Choose a Room Set that is Right for Your Event

Room Set

Choose The Right Seating Arrangement for Your Event


The room set should be one of the first factors that is determined for your meeting. It’s helpful to choose your room set before ever sourcing an event venue.

This allows us as planners to search for the perfect venue that can accommodate all of your event needs. With the right room set design, the audience also knows what to expect from your event.

What are the basic elements that are considered as part of a room set?

  1. Seating Design
  2. Stage
  3. Lighting
  4. Audio Visual
  5. Space Layout
  6. Event Theme

1. Determine Your Event Goals

A meeting planner can guide you through your goals and objectives for your meeting. It’s important to know the variables such as the size of the group, type of event, and its purpose in order to design the best room set for your event. Once we have this information and understand your expectations for your meeting, we can begin designing your room set.

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2. Plan the Ideal Seating Design

Depending on the type of training you are planning, the seating design plays an integral role in the delivery of your messaging and the overall success of your meeting. Will your attendees be taking notes, working in groups, or using their computers?

Do you want them to focus primarily on the screen and its contents? Or do you want them to connect with one another? Is this a formal or a more casual meeting? Once you’ve considered these questions, we can suggest a seating design that will work best for your event.

These are the most common seating styles used at meetings, training, and events:

Theater-Style Seating

Theater-style seating works well for short breakouts where notes do not need to be taken. It’s ideal for commercial/corporate meetings.

Boardroom Style Seating

The boardroom-style seating is typically used for small groups, 10-15 people, for meetings such as ad board. This setting works well when a working space is required.

U-Shape Seating Arrangement

The u-shape-style seating works best for small groups of 10-20 people and is useful for CRA trainings,  board meetings, and some investigator meetings. It’s ideal for interactive working and planning meetings and easily accommodates for a presentation or speaker.

Classroom-Style Seating

The classic classroom-style seating offers a more formal setting where 100% of attendees’ attention is on the screen and its content. It’s an ideal setting for larger audiences. This works nicely for investigator meetings or CRA trainings.

Crescent-Rounds/Cabaret-Style (half-round) 

If your meeting includes a lot of collaborative work or workgroups, the crescent-round or cabaret-style seating is ideal. This seating arrangement better allows for discussion and offers a way for attendees to connect easily with each other.

It’s a casual setting typically used for investigator meetings and some commercial and corporate meetings.

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3. Understand the Venue Space and Its Limitations

When considering your room set, be sure to understand the venue space in its entirety. For example,  a hotel diagram may reference 100-person maximum capacity, but that is wall to wall. Typically about one-third of the room will be used for foot traffic. And don’t forget additional space is needed for the tech desk, rear screen projection, etc. The bigger the room, the more options you will have overall.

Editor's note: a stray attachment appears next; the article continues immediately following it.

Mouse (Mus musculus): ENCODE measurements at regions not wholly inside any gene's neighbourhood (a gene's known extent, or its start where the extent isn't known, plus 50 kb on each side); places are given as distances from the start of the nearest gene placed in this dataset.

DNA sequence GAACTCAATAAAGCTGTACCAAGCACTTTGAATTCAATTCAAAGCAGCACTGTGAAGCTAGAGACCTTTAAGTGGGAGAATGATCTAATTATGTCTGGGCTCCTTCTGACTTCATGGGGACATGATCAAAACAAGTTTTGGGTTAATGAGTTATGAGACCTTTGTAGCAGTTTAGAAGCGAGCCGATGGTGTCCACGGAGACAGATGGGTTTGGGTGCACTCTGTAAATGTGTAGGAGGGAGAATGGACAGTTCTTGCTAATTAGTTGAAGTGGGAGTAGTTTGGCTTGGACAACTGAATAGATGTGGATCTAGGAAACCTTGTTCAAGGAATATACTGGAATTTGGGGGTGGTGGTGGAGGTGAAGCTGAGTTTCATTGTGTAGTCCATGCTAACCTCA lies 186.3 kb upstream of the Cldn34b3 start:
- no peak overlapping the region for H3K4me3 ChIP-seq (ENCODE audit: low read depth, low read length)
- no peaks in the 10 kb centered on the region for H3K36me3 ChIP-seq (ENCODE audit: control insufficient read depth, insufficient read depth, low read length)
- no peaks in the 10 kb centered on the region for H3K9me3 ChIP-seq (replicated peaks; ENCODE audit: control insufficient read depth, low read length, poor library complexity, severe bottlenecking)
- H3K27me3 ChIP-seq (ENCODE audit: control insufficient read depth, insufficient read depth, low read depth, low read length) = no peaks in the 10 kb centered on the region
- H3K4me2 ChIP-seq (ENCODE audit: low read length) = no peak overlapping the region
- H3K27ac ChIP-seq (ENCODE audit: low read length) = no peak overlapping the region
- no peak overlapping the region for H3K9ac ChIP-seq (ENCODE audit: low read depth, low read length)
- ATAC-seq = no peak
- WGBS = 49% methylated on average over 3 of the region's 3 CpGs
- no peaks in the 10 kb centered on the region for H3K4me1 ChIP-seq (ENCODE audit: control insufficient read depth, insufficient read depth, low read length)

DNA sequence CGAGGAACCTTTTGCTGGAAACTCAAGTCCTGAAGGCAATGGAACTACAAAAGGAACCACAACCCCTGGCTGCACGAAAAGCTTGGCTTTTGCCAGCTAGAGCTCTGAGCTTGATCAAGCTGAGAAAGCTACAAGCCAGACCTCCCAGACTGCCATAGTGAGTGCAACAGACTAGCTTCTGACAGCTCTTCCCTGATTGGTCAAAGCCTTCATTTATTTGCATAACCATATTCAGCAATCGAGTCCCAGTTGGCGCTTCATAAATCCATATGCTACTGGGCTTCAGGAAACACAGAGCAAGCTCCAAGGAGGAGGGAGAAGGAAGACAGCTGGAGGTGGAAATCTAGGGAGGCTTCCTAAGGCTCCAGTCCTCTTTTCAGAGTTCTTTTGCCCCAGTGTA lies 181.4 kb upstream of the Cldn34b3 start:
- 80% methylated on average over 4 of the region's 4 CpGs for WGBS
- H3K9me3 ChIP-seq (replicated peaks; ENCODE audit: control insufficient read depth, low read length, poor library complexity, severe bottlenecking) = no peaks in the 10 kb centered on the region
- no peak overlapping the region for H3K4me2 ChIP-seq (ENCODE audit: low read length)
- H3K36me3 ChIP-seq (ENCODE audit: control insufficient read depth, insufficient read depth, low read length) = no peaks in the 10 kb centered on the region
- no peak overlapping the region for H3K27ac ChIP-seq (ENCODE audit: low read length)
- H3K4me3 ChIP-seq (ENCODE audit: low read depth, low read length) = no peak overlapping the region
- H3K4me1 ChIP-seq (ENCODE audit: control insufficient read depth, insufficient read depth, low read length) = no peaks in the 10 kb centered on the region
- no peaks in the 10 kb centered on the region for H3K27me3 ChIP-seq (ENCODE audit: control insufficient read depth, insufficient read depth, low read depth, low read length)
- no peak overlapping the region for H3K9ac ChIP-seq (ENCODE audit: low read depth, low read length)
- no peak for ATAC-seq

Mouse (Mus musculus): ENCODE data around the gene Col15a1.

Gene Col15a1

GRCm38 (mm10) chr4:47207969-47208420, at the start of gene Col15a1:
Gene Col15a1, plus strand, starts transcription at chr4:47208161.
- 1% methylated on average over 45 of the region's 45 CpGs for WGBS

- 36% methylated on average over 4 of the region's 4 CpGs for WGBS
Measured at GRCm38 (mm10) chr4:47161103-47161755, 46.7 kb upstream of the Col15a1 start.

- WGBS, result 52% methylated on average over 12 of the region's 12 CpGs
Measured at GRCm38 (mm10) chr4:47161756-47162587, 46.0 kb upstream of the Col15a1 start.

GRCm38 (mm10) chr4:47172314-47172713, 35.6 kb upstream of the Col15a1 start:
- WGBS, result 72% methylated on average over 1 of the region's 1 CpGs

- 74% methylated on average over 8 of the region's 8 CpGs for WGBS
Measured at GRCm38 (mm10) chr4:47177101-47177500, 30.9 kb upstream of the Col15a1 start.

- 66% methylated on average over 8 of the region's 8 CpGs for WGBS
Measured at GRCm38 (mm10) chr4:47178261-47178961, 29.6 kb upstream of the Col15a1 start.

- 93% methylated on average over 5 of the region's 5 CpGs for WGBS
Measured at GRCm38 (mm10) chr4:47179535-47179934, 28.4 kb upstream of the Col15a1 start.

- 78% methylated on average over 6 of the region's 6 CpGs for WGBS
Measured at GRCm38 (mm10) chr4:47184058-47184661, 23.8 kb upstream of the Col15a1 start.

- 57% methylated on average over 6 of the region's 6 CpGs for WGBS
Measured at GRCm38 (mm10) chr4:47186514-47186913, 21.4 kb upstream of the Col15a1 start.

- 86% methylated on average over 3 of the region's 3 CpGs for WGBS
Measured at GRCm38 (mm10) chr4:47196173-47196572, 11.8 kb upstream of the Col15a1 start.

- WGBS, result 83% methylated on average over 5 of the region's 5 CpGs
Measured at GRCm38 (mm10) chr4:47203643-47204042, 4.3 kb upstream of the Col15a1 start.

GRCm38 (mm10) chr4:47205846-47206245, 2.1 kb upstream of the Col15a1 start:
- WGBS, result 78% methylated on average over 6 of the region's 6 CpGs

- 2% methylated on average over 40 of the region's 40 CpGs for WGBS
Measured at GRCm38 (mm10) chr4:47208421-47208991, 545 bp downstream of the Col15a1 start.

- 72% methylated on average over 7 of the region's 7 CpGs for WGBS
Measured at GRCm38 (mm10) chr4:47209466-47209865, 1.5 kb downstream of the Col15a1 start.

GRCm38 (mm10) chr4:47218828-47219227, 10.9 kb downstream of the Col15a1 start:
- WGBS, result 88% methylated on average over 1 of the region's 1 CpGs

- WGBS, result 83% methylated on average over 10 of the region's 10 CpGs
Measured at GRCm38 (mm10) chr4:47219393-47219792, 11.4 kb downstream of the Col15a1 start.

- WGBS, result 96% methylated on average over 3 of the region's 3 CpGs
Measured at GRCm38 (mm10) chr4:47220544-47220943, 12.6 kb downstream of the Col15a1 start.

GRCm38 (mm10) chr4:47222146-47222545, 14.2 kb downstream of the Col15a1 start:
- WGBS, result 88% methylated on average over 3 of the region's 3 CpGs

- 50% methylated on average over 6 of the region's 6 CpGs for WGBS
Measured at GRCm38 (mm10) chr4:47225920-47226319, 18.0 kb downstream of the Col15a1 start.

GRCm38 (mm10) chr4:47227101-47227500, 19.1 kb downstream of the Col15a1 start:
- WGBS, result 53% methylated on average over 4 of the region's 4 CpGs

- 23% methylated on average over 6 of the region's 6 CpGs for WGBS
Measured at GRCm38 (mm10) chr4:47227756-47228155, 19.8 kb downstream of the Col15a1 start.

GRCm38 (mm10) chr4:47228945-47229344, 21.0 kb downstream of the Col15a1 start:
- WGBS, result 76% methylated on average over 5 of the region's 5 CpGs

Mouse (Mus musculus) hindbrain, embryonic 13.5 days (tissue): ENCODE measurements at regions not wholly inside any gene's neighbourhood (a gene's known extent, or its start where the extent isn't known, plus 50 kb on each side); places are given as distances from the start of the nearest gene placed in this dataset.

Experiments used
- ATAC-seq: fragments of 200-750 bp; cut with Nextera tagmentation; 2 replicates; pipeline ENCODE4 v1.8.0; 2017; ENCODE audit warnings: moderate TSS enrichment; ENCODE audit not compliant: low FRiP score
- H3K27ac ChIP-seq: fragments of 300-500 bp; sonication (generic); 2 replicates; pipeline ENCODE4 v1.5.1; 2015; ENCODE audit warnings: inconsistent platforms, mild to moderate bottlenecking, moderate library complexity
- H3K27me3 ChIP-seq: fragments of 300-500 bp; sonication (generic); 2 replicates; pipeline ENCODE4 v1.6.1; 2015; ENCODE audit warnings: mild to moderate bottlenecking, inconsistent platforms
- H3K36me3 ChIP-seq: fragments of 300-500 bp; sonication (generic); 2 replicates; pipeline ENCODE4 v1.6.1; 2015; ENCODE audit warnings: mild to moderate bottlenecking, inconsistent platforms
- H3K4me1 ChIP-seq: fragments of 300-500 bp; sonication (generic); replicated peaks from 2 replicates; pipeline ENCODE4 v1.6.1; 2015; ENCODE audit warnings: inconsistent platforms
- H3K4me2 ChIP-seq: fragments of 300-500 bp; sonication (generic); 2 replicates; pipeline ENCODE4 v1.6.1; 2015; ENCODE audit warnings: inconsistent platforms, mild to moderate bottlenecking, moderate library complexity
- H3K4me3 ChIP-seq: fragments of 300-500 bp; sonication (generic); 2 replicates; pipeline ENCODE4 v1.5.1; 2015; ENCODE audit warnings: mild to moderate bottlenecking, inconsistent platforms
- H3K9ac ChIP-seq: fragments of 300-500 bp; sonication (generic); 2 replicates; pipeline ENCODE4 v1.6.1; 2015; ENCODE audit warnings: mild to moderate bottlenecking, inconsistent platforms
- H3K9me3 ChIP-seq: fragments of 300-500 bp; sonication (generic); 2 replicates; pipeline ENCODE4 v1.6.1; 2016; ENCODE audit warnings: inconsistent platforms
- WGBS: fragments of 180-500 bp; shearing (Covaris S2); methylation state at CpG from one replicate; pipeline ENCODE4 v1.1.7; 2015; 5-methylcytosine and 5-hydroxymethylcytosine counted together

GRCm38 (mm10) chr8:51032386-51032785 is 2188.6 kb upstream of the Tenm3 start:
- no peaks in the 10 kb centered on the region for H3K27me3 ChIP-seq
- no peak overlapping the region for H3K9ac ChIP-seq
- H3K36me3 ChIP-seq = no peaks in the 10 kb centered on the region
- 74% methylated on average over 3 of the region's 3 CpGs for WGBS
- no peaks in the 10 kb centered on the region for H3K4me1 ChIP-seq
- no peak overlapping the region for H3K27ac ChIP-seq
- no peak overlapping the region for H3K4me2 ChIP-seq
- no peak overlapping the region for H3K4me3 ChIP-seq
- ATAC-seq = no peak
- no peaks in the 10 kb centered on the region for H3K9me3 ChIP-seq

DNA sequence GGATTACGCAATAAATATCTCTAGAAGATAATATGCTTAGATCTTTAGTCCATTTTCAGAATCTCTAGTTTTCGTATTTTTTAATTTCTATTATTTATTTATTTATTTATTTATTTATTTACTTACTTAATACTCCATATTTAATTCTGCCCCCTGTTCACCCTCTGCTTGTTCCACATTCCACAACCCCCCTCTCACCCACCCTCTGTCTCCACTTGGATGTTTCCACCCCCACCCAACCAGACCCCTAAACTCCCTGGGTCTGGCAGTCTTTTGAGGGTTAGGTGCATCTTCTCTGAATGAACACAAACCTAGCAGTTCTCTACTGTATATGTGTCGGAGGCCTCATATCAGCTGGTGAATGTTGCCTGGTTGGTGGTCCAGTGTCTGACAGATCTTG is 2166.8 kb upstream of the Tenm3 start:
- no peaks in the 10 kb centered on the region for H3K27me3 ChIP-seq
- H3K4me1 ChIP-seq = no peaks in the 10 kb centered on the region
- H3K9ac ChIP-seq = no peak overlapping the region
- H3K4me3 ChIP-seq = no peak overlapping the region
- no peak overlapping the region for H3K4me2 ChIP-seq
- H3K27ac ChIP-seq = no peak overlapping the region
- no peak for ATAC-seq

Space design also needs to accommodate for the screen. Be aware of pillars and chandeliers. You may need to move the screen or have two screens which can increase your event budget. And also take note of the ceiling height. For example, you need a 14’ ceiling to use a 9’x12’ screen.

4. The Impact of the Stage, Lighting, Audio, and Screen

A stage, audio, and projection are essential, and the right lighting adds impact to the overall design.


With staging, a custom-made stage background with a hardcover backdrop or pipe and drape is necessary.  A lectern or podium is always suggested for the presenters; however, if you’re planning a Q&A panel, a bigger stage with a head table helps all the presenters to be on stage and answer questions.


Even in small rooms with small audiences, we recommend using audio. You don’t know who in the room may have difficulty hearing.

Screen and Lighting

Get the screen size right.  Are there a lot of charts and graphs in the presentation? This will determine the screen size and ultimately the viewability of the presentations by the audience. Using the largest screen possible is generally a good rule of thumb.

If there is a big screen with a small stage and a lectern only, your audience is most likely to pay attention to the content rather than the presenter. If there’s a large stage with colorful lighting, your attendees are going to pay more attention to what is happening on the stage.

Some events require multiple screens. The benefit to having two screens is that your presenter can show two different images at the same time, which can be helpful to show slides during an online demonstration or with the Audience Response System.

Designing a room set requires lots of advanced planning and considerations. The bottom line – it is key to start the planning as soon as possible in order to find the right venue with an optimally-sized conference room.

Rely on the experts to plan your room set. Miller Tanner Associates can walk you through the steps to determine a room set that is ideal for your meeting needs. Contact us today to get started.